Regulators were kept in the dark about important data Boehringer Ingelheim had about the safety of its oral direct thrombin inhibitor dabigatran (Pradaxa) while the drug was under review for approval in nonvalvular atrial fibrillation (AF), according to several documents published Wednesday in the British Medical Journal (BMJ).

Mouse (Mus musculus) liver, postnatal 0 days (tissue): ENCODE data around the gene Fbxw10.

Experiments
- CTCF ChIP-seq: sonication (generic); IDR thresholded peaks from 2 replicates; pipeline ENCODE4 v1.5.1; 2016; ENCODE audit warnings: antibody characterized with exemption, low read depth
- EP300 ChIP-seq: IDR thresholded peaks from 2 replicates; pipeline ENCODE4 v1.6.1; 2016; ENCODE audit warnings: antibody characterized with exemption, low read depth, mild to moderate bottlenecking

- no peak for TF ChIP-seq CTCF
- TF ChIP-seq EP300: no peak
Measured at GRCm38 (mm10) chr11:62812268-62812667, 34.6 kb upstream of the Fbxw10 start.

The four documents indicate that Boehringer Ingelheim didn’t share its own analysis with U.S. or European regulators suggesting a severe reduction in bleeding risk when Pradaxa was dosed with guidance from anticoagulation monitoring. It is likely this information was withheld because if it made its way to the regulators, it would have undermined the key Pradaxa marketing message that no such monitoring would be required, MedScape.com reported. One of alleged benefits of Pradaxa was that unlike warfarin, routine monitoring was not required. More Pradaxa-maker Kept FDA in Dark about Bleeding Risks